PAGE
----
Like I was fantastic at tennis, precisely because I had Klinefelters (though no one knew it then until my teens) and my parents put me through a vigorously difficult sporting regimen. Spending 4 hours of physical training and practice with coaches most days. Now I loved tennis, I took to it with gusto, but I lacked raw talent and my Klinefelters inevitably meant I couldn't compete against other amateur, skilled tennis players once I got to 13 and it was eventually diagnosed as the reason. But to be fair it was also kind of obvious in some ways by that point as well.

The point is that talent alone can be a stand in for "intelligence", and it is often something you can't simply study. Whether for numerous reasons, you just didn't win the biochemical lottery. And it's certainly fair more nuanced and multifaceted than people make it out to be.

Now you can state that 'playing a sport doesn't make you smart' ... but complex hand-eye co-ordination and lightning fast reflexes coupled with precision biological control is something that simply being "smart" could never cover. Regardless of all your other impressive cognitive capacities and speed of processing stimuli, at and for, understanding the world around you, ain't going to mean you're going to hit return winners in a game of tennis compared to that pro.

Regardless of how capable you are at simply moving your body, nor how much you practice.
I do disagree with your idea of the fundamentality of "talent". While some people might have a better predisposition for certain tasks, practice is still fundamental.

You bring up the example of Haydn and Mozart, with the specidic part saying that Haydn new more about music than Mozart. But for all accounts Mozart did spend large amounts of time practicing and perfecting his music. He was trained from an early age in music. While he might've been less formal in his approach tan his contemporariea he still had to continuosly practice his craft.

Sport pros practice all time. For example Michael Phelps might have talent for swimming, with a physique that allows him to do it but still he had to practice constabtly to be the best. The same can be said about Feder or Nadal or Messi or Manning or any professional athlete, as they are talented but also immensely dedicated individuals that pour the same or even more effort into their craft as their peers. Those tennis pros hitting return winners have spend more hours in the practice ground than anyone outside of their level, even with "talent" for doing it.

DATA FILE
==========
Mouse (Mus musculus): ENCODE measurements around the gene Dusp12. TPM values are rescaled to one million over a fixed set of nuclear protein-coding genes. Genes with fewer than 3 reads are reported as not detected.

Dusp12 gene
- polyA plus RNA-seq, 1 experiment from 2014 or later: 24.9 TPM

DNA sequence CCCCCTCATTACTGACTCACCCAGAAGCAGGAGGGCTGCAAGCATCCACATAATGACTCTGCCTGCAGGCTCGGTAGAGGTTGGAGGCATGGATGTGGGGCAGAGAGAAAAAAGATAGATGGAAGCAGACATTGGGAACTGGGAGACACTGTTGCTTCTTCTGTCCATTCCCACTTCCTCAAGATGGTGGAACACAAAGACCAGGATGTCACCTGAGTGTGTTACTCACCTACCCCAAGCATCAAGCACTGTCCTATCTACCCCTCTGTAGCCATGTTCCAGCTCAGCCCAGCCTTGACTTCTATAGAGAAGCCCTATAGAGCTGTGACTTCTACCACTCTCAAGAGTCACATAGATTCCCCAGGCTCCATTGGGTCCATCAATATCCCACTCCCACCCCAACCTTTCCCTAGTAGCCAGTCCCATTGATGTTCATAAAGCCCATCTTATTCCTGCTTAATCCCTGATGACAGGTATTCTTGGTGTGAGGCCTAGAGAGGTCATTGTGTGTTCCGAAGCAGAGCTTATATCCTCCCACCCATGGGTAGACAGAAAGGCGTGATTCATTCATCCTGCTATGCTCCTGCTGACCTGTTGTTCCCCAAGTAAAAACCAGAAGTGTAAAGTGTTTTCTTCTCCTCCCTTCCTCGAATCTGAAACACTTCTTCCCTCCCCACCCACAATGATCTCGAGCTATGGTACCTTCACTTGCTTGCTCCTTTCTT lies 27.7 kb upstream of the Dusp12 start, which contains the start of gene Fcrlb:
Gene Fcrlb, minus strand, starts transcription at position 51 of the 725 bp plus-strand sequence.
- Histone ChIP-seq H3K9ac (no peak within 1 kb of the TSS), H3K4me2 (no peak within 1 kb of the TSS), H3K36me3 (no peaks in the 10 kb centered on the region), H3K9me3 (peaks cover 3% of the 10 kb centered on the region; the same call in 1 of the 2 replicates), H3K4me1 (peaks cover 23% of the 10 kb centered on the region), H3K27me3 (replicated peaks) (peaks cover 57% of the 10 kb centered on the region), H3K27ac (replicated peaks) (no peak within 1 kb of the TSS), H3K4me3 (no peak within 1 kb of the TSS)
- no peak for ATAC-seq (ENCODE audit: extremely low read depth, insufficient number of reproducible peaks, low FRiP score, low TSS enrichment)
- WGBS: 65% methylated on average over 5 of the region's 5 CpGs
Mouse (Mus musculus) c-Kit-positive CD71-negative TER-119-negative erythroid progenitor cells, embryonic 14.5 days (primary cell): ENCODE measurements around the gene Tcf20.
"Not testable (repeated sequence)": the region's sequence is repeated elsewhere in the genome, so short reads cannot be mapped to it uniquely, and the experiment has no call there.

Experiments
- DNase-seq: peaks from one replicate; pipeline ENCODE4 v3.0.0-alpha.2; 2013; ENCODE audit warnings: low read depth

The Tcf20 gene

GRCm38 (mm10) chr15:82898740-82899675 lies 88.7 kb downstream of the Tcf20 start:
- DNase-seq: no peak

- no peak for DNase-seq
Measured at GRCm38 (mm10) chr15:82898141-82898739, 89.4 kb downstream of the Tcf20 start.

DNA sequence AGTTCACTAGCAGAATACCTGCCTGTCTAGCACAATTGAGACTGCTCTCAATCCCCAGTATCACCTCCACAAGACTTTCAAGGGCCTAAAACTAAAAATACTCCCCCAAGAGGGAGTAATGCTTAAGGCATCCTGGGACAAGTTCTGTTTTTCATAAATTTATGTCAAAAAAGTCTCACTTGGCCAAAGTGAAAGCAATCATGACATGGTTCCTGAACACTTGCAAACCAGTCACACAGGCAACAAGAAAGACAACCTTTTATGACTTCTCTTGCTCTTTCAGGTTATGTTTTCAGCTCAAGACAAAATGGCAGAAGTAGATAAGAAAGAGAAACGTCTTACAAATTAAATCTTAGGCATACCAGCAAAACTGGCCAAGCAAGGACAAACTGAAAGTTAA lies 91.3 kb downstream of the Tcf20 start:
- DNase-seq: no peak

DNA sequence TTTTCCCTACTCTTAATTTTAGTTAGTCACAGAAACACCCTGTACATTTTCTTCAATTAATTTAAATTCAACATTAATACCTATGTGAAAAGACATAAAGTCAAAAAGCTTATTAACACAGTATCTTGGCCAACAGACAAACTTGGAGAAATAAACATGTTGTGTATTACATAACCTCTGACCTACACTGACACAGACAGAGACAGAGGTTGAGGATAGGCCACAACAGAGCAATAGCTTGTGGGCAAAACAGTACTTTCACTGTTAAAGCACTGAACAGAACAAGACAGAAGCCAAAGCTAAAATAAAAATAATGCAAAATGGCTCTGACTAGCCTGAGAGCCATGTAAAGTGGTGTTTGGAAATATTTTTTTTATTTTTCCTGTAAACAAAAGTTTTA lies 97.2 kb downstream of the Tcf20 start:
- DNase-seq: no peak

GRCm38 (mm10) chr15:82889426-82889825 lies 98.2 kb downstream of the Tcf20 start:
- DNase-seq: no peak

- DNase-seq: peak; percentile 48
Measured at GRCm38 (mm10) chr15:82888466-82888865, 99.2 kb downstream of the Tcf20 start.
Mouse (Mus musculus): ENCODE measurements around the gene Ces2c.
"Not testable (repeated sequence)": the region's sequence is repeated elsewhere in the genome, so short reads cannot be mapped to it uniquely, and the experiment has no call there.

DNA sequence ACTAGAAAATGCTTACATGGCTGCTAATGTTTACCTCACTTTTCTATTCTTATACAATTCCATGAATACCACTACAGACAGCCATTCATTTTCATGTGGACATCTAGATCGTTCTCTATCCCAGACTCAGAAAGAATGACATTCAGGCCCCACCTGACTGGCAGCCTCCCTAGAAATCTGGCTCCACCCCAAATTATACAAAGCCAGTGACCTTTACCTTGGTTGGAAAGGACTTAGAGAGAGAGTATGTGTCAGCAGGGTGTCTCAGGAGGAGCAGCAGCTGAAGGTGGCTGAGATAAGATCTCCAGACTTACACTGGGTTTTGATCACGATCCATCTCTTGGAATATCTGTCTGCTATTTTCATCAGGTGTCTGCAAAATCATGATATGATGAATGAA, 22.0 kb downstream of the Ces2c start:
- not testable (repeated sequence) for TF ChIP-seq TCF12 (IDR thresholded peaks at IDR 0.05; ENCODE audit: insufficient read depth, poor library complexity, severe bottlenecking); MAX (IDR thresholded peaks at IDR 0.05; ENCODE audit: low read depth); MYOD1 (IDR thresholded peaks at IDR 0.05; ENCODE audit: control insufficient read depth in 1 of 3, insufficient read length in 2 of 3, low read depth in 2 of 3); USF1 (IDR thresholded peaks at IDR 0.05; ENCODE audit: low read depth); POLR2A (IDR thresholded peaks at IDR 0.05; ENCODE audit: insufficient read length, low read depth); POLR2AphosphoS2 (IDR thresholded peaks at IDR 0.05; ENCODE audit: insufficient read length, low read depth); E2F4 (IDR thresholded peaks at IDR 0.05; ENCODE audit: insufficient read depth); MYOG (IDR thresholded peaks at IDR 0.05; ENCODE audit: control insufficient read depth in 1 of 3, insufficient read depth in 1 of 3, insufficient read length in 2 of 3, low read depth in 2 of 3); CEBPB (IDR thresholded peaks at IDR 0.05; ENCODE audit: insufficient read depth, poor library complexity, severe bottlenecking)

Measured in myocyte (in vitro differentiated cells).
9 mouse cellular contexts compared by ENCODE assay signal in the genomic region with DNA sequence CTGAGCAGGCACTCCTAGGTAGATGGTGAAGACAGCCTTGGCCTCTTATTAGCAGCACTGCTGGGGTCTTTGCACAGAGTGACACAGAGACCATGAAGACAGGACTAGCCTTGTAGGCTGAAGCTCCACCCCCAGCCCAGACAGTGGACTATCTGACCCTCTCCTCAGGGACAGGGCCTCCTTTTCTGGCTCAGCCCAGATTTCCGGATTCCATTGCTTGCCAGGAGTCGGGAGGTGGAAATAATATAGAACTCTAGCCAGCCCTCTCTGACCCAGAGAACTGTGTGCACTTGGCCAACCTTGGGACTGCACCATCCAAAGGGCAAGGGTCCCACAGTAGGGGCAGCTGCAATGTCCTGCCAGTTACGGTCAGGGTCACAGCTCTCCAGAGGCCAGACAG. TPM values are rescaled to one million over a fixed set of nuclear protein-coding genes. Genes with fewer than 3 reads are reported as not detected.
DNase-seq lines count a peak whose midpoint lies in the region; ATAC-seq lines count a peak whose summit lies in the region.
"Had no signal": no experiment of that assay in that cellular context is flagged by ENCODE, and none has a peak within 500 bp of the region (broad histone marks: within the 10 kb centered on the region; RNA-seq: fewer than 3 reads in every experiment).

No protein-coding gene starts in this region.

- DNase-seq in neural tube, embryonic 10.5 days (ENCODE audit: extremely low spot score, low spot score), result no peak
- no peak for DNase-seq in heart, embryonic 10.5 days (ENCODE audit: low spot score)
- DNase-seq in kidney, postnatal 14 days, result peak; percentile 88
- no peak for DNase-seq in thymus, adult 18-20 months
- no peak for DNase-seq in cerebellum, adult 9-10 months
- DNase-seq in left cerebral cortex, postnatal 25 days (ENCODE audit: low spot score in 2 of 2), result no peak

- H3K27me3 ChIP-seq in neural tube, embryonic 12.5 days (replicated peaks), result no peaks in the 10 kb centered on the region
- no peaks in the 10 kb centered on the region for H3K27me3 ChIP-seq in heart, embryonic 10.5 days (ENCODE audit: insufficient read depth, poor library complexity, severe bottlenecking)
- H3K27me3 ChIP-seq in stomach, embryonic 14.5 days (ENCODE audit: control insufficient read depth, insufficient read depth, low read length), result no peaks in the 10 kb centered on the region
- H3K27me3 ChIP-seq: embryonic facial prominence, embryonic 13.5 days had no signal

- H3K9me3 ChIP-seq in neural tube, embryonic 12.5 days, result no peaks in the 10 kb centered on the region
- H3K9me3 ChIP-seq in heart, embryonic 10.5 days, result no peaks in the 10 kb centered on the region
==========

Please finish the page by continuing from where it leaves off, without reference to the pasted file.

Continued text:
dscross

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Oh god if you are going to ask a deeply philosophical question like that we are going to get into the realms of 'Is anything truly objective'. Then we could get into the conversation of saying 'what kind of intelligence', EQ, IQ, street smarts, gifts that are unique to specific personality types that aren't tested properly in schools etc.

Even if we got that far, we need to make some distinctions between knowledge and intellect. Knowledge is what we gain when we perceive things and we often use our intellect to come to conclusions about these perceptions. Intellect is our ability to take this knowledge and come to conclusions with it through reason.

We COULD say that our intellect is how good we solve problems and is objective. But only problem is that intellect is dependent on our knowledge, what we perceive and conclude, for us to present it in some fashion. Our knowledge is definitely subjective so our representation of intellect is also doomed to be subjective in some manner; at least at this point in time. This is why it is so difficult to standardise IQ tests and why some very clever people may not perform well on them.

That's also why I cannot vote in this very interesting poll. Lol. :)
 

Strazdas

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Intelligence is objective. Our ability to measure it completely may be lacking, but i see a lot of people with lack of intelligence calling intelligence measuring as useless. Well i can understand, noone wants to be called inferior, even if they are.

Vanilla ISIS said:
Queen Michael said:
Obviously, yes. If you're better at math than me then in that respect you're just plain more intelligent than I am.
That can be attributed to practice. If I do math more than you, I'll most likely be better at it.
If we were, however, to learn math for the same period of time and I would be better at it than you, that would mean that I'm more intelligent.
Both are true. Intelligence can be increased through learning.

Dreiko said:
People confuse intelligence with IQ I think. IQ is a very specific, narrow thing, and people with a low IQ can have other forms of intelligence and it doesn't mean that they're stupid.
IQ is actually very broad and exhaustive testing of ones intelligence. It requires high preparation, a specialist psychiatrist and usually takes multiple days. The IQ tests you find online are just a scam.

Stupid is literally the medical term for people with low IQ..... In fact, thats where the insults like Stupid and Retarded orginated from - medical descriptions of low IQ.
 

CaitSeith

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Ugicywapih said:
Intelligence, as measured by IQ, is defined as... the ability to solve IQ tests. That is all there is to it, making it a mostly objective score. You still need to account for variables in testing and possibility that some answers may have been plain lucky, but still.

Obviously intelligence testing in general has been developed to measure one's overall acumen and indeed, IQ has shown significant correlation with abilities such as memory and problem solving, but it's not an exact measure of anything in particular, obviously enough - overall human intellectual capacity is something far too complex to be expressed as a single numerical score.
Sorry, but IQ score is subjective: the various test publishers do not use uniform names or definitions for IQ score classifications. This must be kept in mind when interpreting IQ scores, because they all can result in different IQ classifications for the same person at different times.